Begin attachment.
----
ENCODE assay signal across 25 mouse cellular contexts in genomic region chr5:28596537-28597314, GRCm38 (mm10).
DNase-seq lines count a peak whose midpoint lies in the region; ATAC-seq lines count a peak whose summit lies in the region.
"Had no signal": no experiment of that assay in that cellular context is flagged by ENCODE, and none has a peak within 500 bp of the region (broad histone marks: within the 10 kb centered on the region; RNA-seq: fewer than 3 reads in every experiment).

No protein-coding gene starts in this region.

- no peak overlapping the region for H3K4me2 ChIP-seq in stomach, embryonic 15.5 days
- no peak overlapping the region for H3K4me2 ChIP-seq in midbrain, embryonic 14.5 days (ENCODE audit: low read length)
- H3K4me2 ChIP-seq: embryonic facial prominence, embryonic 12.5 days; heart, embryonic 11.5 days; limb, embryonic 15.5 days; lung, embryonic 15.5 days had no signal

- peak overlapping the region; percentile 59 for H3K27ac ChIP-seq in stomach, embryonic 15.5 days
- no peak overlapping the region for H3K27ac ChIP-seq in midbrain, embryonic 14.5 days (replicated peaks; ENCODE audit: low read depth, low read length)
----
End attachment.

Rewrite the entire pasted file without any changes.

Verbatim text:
ENCODE assay signal across 25 mouse cellular contexts in genomic region chr5:28596537-28597314, GRCm38 (mm10).
DNase-seq lines count a peak whose midpoint lies in the region; ATAC-seq lines count a peak whose summit lies in the region.
"Had no signal": no experiment of that assay in that cellular context is flagged by ENCODE, and none has a peak within 500 bp of the region (broad histone marks: within the 10 kb centered on the region; RNA-seq: fewer than 3 reads in every experiment).

No protein-coding gene starts in this region.

- no peak overlapping the region for H3K4me2 ChIP-seq in stomach, embryonic 15.5 days
- no peak overlapping the region for H3K4me2 ChIP-seq in midbrain, embryonic 14.5 days (ENCODE audit: low read length)
- H3K4me2 ChIP-seq: embryonic facial prominence, embryonic 12.5 days; heart, embryonic 11.5 days; limb, embryonic 15.5 days; lung, embryonic 15.5 days had no signal

- peak overlapping the region; percentile 59 for H3K27ac ChIP-seq in stomach, embryonic 15.5 days
- no peak overlapping the region for H3K27ac ChIP-seq in midbrain, embryonic 14.5 days (replicated peaks; ENCODE audit: low read depth, low read length)